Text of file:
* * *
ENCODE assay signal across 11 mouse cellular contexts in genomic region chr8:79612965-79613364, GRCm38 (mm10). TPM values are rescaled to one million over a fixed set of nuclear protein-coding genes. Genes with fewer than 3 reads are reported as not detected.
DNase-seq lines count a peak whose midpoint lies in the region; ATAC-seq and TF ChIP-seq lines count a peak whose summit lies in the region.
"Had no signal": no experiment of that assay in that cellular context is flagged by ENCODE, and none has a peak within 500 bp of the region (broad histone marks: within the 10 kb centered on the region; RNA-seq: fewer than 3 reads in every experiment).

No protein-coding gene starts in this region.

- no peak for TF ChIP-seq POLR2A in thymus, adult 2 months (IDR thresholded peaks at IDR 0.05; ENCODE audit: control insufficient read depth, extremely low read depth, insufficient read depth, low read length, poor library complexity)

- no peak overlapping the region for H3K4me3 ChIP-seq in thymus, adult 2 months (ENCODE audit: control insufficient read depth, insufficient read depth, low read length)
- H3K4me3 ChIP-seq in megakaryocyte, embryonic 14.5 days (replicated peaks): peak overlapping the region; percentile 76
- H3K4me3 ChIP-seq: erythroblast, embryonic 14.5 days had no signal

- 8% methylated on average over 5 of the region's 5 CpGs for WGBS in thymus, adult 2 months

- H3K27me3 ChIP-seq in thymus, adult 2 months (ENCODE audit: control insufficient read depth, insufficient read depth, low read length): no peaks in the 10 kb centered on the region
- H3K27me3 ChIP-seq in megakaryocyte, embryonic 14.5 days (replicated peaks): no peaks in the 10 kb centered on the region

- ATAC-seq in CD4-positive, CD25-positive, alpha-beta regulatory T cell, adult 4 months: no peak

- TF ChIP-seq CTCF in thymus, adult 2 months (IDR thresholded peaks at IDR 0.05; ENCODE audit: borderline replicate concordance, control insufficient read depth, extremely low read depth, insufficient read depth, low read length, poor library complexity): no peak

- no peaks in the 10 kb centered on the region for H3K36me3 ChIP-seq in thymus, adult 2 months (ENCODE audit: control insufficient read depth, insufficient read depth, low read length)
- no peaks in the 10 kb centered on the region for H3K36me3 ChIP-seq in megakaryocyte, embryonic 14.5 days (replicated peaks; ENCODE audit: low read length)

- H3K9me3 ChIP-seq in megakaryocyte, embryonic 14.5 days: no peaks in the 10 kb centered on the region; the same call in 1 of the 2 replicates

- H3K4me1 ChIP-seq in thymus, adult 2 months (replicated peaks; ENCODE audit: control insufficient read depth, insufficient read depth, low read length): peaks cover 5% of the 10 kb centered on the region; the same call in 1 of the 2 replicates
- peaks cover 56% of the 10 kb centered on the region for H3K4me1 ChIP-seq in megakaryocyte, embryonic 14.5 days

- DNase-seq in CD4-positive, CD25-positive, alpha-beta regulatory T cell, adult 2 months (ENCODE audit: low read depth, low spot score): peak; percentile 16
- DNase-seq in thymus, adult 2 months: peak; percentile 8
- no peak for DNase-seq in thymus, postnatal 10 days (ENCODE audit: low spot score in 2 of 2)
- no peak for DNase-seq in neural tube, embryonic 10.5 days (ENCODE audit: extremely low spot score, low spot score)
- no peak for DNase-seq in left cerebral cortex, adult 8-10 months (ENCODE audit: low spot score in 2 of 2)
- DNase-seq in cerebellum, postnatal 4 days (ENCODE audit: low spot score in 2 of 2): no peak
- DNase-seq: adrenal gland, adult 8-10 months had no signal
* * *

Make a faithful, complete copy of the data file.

ENCODE assay signal across 11 mouse cellular contexts in genomic region chr8:79612965-79613364, GRCm38 (mm10). TPM values are rescaled to one million over a fixed set of nuclear protein-coding genes. Genes with fewer than 3 reads are reported as not detected.
DNase-seq lines count a peak whose midpoint lies in the region; ATAC-seq and TF ChIP-seq lines count a peak whose summit lies in the region.
"Had no signal": no experiment of that assay in that cellular context is flagged by ENCODE, and none has a peak within 500 bp of the region (broad histone marks: within the 10 kb centered on the region; RNA-seq: fewer than 3 reads in every experiment).

No protein-coding gene starts in this region.

- no peak for TF ChIP-seq POLR2A in thymus, adult 2 months (IDR thresholded peaks at IDR 0.05; ENCODE audit: control insufficient read depth, extremely low read depth, insufficient read depth, low read length, poor library complexity)

- no peak overlapping the region for H3K4me3 ChIP-seq in thymus, adult 2 months (ENCODE audit: control insufficient read depth, insufficient read depth, low read length)
- H3K4me3 ChIP-seq in megakaryocyte, embryonic 14.5 days (replicated peaks): peak overlapping the region; percentile 76
- H3K4me3 ChIP-seq: erythroblast, embryonic 14.5 days had no signal

- 8% methylated on average over 5 of the region's 5 CpGs for WGBS in thymus, adult 2 months

- H3K27me3 ChIP-seq in thymus, adult 2 months (ENCODE audit: control insufficient read depth, insufficient read depth, low read length): no peaks in the 10 kb centered on the region
- H3K27me3 ChIP-seq in megakaryocyte, embryonic 14.5 days (replicated peaks): no peaks in the 10 kb centered on the region

- ATAC-seq in CD4-positive, CD25-positive, alpha-beta regulatory T cell, adult 4 months: no peak

- TF ChIP-seq CTCF in thymus, adult 2 months (IDR thresholded peaks at IDR 0.05; ENCODE audit: borderline replicate concordance, control insufficient read depth, extremely low read depth, insufficient read depth, low read length, poor library complexity): no peak

- no peaks in the 10 kb centered on the region for H3K36me3 ChIP-seq in thymus, adult 2 months (ENCODE audit: control insufficient read depth, insufficient read depth, low read length)
- no peaks in the 10 kb centered on the region for H3K36me3 ChIP-seq in megakaryocyte, embryonic 14.5 days (replicated peaks; ENCODE audit: low read length)

- H3K9me3 ChIP-seq in megakaryocyte, embryonic 14.5 days: no peaks in the 10 kb centered on the region; the same call in 1 of the 2 replicates

- H3K4me1 ChIP-seq in thymus, adult 2 months (replicated peaks; ENCODE audit: control insufficient read depth, insufficient read depth, low read length): peaks cover 5% of the 10 kb centered on the region; the same call in 1 of the 2 replicates
- peaks cover 56% of the 10 kb centered on the region for H3K4me1 ChIP-seq in megakaryocyte, embryonic 14.5 days

- DNase-seq in CD4-positive, CD25-positive, alpha-beta regulatory T cell, adult 2 months (ENCODE audit: low read depth, low spot score): peak; percentile 16
- DNase-seq in thymus, adult 2 months: peak; percentile 8
- no peak for DNase-seq in thymus, postnatal 10 days (ENCODE audit: low spot score in 2 of 2)
- no peak for DNase-seq in neural tube, embryonic 10.5 days (ENCODE audit: extremely low spot score, low spot score)
- no peak for DNase-seq in left cerebral cortex, adult 8-10 months (ENCODE audit: low spot score in 2 of 2)
- DNase-seq in cerebellum, postnatal 4 days (ENCODE audit: low spot score in 2 of 2): no peak
- DNase-seq: adrenal gland, adult 8-10 months had no signal